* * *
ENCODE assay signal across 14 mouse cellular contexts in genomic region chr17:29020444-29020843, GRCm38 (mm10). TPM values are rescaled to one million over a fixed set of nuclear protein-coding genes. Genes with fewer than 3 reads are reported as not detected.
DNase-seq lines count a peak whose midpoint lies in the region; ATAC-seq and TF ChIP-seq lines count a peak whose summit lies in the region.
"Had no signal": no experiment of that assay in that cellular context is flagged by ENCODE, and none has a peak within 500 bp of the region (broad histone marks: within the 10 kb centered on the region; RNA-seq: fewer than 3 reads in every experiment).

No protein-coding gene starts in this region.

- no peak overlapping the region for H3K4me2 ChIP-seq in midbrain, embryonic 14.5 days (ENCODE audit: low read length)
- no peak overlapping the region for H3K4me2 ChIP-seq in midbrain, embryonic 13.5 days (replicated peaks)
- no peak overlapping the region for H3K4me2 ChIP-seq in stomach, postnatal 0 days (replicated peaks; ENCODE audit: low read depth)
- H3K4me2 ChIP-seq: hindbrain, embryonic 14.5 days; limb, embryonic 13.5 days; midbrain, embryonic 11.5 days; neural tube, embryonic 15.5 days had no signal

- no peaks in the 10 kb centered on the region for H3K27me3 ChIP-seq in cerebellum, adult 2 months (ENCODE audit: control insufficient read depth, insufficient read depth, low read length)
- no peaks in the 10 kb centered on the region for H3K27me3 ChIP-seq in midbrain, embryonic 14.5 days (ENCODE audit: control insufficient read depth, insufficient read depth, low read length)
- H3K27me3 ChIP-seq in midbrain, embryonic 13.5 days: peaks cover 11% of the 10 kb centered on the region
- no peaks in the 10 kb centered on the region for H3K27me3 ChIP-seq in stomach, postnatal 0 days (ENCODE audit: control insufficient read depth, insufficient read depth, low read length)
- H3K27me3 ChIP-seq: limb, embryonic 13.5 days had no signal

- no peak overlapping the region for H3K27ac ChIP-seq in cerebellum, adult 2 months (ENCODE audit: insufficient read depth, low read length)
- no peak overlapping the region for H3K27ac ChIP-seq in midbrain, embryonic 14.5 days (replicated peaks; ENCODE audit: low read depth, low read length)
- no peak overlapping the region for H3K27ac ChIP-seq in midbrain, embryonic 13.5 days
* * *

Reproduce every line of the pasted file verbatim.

ENCODE assay signal across 14 mouse cellular contexts in genomic region chr17:29020444-29020843, GRCm38 (mm10). TPM values are rescaled to one million over a fixed set of nuclear protein-coding genes. Genes with fewer than 3 reads are reported as not detected.
DNase-seq lines count a peak whose midpoint lies in the region; ATAC-seq and TF ChIP-seq lines count a peak whose summit lies in the region.
"Had no signal": no experiment of that assay in that cellular context is flagged by ENCODE, and none has a peak within 500 bp of the region (broad histone marks: within the 10 kb centered on the region; RNA-seq: fewer than 3 reads in every experiment).

No protein-coding gene starts in this region.

- no peak overlapping the region for H3K4me2 ChIP-seq in midbrain, embryonic 14.5 days (ENCODE audit: low read length)
- no peak overlapping the region for H3K4me2 ChIP-seq in midbrain, embryonic 13.5 days (replicated peaks)
- no peak overlapping the region for H3K4me2 ChIP-seq in stomach, postnatal 0 days (replicated peaks; ENCODE audit: low read depth)
- H3K4me2 ChIP-seq: hindbrain, embryonic 14.5 days; limb, embryonic 13.5 days; midbrain, embryonic 11.5 days; neural tube, embryonic 15.5 days had no signal

- no peaks in the 10 kb centered on the region for H3K27me3 ChIP-seq in cerebellum, adult 2 months (ENCODE audit: control insufficient read depth, insufficient read depth, low read length)
- no peaks in the 10 kb centered on the region for H3K27me3 ChIP-seq in midbrain, embryonic 14.5 days (ENCODE audit: control insufficient read depth, insufficient read depth, low read length)
- H3K27me3 ChIP-seq in midbrain, embryonic 13.5 days: peaks cover 11% of the 10 kb centered on the region
- no peaks in the 10 kb centered on the region for H3K27me3 ChIP-seq in stomach, postnatal 0 days (ENCODE audit: control insufficient read depth, insufficient read depth, low read length)
- H3K27me3 ChIP-seq: limb, embryonic 13.5 days had no signal

- no peak overlapping the region for H3K27ac ChIP-seq in cerebellum, adult 2 months (ENCODE audit: insufficient read depth, low read length)
- no peak overlapping the region for H3K27ac ChIP-seq in midbrain, embryonic 14.5 days (replicated peaks; ENCODE audit: low read depth, low read length)
- no peak overlapping the region for H3K27ac ChIP-seq in midbrain, embryonic 13.5 days